Navalny to Sue Media Holding VGTRK Over Browder-Link Accusations
Russian opposition politician Alexei Navalny is set to file a lawsuit against state-owned television and radio company VGTRK in connection with the film that links him to a British-American investor William Browder. In addition to the lawsuit, Navalny intends to demand that a criminal case be opened against the authors of the film on libel charges, the opposition politician wrote on his blog Monday.
On April 10, a clip of the film “The Browder Effect,” was shown during "Vesti Nedeli," weekly news show on the Rossia 1 television channel, presented by the infamous anchor Dmitry Kiselyov. In the film — which is set to be released in full on Wednesday — Navalny is portrayed as a paid agent of Browder, the head of investment advisory firm Hermitage Capital.
The documentary features a series of Skype conversations allegedly between Navalny and Browder, in which Browder assigns Navalny different tasks aimed at “changing constitutional order” in Russia. These conversations, according to the film, took place in 2006-2008. The authors of the documentary back them up with what they claim is CIA reports about an operation that recruited Navalny and Browder as “agents Freedom and Salomon.”
Navalny mocked the film content and pointed out numerous spelling and grammar errors in the supposed CIA reports, implying that is was a fake. According to him, his conversations with Browder were also made up by authors of the film. “Kiselyov's film is a great success. We will use it to once again talk about the fact that television propagandists do not say even a single word of truth,” Navalny wrote.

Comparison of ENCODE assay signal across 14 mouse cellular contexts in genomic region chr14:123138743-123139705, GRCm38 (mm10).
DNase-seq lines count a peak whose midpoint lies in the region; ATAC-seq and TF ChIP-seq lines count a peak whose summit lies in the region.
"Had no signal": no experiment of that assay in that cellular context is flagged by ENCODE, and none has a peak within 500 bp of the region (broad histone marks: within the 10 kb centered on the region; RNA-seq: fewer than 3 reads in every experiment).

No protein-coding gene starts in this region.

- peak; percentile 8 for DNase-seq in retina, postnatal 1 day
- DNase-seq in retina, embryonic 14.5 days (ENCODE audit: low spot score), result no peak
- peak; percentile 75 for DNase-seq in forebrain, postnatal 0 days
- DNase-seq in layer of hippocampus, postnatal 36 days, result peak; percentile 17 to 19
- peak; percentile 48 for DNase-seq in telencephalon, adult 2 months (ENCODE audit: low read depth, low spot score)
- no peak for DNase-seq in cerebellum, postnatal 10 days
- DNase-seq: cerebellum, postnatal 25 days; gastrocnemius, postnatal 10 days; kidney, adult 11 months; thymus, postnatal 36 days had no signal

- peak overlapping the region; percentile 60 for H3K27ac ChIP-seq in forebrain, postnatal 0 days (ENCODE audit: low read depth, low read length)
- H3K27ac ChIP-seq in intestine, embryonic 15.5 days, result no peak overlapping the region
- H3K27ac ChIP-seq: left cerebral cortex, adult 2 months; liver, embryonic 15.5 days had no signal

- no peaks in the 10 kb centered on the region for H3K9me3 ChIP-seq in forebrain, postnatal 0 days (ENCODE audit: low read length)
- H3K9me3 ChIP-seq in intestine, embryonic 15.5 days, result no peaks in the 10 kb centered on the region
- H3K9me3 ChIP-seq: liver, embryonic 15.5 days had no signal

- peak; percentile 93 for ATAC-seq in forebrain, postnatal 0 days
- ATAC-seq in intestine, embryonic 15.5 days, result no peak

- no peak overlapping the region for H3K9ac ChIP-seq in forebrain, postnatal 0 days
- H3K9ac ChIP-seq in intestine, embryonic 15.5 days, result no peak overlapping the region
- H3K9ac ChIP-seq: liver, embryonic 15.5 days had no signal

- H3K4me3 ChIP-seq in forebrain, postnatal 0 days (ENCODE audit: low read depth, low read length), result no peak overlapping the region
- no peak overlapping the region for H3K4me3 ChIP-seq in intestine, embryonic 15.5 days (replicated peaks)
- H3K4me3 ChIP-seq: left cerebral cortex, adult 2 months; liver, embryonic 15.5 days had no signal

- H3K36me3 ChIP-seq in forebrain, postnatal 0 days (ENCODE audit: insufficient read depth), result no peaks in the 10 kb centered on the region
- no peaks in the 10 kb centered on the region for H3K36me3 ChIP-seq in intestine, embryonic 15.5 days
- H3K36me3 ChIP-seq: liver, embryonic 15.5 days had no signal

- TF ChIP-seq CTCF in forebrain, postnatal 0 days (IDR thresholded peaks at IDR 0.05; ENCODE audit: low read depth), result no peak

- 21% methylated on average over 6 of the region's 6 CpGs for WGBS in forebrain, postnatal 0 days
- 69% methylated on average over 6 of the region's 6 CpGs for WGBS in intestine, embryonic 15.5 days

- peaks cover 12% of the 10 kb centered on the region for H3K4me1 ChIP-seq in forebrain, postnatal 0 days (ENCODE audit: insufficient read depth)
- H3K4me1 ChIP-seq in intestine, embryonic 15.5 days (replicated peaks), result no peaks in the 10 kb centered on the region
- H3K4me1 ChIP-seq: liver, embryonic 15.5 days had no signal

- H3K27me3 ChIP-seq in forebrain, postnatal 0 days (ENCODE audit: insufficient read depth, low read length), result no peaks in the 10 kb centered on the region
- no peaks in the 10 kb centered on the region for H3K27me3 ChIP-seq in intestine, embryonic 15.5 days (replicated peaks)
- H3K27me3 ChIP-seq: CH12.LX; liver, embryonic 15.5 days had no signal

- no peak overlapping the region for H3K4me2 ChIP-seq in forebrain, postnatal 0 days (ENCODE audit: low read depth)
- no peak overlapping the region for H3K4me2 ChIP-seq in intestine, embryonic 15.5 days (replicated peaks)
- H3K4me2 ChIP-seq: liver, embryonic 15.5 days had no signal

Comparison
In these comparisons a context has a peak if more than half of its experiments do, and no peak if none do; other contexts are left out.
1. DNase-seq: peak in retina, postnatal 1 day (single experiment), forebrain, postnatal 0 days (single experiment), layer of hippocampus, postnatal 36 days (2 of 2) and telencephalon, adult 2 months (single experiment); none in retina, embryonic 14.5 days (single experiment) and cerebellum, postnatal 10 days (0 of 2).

According to Alexey Kovalyov, former employee of the state-run RIA Novosti news agency that is now headed by the TV anchor Kiselyov, editors of the agency received instructions on Monday not to cover the story due to it "probably being fake.” Kovalyov cited the email sent to the editors that was shown to him by one of the employees.
Yevgeny Popov, the Rossia TV channel reporter that produced the film, declined to comment on the allegations that it misrepresented facts. “Before the film [aires in full] I'm not going to talk [about it],” he told The Moscow Times over the phone.
The request for a comment sent to Browder went unanswered by the time of publication.